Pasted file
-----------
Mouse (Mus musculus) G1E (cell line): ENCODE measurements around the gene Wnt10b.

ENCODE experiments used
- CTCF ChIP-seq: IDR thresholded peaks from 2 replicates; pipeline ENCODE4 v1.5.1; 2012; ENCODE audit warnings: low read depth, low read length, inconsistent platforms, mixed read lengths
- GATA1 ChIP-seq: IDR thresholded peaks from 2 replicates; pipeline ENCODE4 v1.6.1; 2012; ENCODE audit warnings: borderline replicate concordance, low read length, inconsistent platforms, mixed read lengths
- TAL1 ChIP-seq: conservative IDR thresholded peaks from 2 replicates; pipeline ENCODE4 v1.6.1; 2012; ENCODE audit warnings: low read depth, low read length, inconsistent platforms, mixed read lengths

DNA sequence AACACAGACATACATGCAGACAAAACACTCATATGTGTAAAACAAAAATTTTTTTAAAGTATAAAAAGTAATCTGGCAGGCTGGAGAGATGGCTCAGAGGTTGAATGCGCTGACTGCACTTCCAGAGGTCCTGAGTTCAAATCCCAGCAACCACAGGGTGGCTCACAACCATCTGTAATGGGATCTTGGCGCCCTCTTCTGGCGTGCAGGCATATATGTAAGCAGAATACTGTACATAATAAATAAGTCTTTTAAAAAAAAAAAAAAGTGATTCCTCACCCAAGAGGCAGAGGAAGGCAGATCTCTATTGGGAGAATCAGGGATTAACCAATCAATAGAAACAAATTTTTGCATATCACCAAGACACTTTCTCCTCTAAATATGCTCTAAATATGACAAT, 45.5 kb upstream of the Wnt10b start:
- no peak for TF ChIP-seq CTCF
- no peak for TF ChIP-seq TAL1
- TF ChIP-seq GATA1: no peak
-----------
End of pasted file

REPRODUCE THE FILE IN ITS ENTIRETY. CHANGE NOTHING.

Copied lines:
Mouse (Mus musculus) G1E (cell line): ENCODE measurements around the gene Wnt10b.

ENCODE experiments used
- CTCF ChIP-seq: IDR thresholded peaks from 2 replicates; pipeline ENCODE4 v1.5.1; 2012; ENCODE audit warnings: low read depth, low read length, inconsistent platforms, mixed read lengths
- GATA1 ChIP-seq: IDR thresholded peaks from 2 replicates; pipeline ENCODE4 v1.6.1; 2012; ENCODE audit warnings: borderline replicate concordance, low read length, inconsistent platforms, mixed read lengths
- TAL1 ChIP-seq: conservative IDR thresholded peaks from 2 replicates; pipeline ENCODE4 v1.6.1; 2012; ENCODE audit warnings: low read depth, low read length, inconsistent platforms, mixed read lengths

DNA sequence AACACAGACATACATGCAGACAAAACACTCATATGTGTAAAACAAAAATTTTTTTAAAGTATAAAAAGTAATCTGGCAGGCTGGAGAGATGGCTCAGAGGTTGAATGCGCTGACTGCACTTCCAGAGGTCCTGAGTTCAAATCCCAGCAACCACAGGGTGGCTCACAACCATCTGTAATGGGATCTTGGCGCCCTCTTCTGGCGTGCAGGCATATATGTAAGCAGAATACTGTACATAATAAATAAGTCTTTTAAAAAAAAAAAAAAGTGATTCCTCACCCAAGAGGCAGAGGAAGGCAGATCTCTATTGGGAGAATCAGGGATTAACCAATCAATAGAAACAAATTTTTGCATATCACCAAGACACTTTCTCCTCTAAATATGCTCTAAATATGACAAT, 45.5 kb upstream of the Wnt10b start:
- no peak for TF ChIP-seq CTCF
- no peak for TF ChIP-seq TAL1
- TF ChIP-seq GATA1: no peak